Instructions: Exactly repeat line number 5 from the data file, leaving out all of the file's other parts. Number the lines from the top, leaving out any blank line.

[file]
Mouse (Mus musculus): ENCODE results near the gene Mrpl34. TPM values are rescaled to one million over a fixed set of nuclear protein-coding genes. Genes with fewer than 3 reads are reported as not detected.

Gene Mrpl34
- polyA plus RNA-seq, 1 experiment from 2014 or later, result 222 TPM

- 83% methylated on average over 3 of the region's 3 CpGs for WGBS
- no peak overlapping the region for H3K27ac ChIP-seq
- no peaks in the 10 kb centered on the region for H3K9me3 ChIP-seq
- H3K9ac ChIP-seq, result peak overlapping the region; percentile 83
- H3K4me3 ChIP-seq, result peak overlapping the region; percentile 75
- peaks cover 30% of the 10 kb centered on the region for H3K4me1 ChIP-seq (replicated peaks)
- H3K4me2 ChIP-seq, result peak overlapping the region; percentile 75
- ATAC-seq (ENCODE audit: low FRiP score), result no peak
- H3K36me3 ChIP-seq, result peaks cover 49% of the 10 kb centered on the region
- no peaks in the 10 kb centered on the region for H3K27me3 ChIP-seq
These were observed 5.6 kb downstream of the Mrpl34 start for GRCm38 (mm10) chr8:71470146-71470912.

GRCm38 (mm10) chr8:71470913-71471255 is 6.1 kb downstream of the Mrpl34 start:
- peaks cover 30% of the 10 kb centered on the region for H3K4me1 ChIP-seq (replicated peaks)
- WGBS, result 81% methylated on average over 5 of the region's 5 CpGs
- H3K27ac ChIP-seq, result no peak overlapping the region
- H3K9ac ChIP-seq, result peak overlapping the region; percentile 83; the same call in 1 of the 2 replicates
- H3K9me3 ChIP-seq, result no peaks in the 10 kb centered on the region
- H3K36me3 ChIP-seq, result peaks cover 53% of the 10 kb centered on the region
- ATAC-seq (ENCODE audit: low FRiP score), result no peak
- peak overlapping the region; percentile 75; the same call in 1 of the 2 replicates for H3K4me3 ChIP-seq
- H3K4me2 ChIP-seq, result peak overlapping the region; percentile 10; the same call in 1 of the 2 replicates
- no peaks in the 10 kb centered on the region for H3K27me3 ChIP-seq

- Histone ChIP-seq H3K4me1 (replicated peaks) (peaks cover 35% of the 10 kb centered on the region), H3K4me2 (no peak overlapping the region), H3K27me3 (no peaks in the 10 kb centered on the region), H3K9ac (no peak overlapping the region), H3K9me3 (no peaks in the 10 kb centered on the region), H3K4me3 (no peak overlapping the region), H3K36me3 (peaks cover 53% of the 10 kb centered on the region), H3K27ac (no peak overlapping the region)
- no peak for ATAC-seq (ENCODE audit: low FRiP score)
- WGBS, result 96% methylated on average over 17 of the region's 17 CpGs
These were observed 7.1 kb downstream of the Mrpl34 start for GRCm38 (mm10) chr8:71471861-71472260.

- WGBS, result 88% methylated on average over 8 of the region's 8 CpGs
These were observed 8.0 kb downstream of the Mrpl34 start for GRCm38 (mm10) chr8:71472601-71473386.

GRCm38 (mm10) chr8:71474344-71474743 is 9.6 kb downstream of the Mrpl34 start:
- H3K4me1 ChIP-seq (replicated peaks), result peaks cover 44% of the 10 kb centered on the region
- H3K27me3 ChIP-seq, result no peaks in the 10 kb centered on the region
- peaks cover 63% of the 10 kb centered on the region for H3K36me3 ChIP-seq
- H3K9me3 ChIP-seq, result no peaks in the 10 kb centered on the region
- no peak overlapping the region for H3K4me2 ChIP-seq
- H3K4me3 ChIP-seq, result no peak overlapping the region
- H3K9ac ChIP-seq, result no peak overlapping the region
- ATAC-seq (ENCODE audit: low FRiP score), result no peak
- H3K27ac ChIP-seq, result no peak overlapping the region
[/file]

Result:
- no peak overlapping the region for H3K27ac ChIP-seq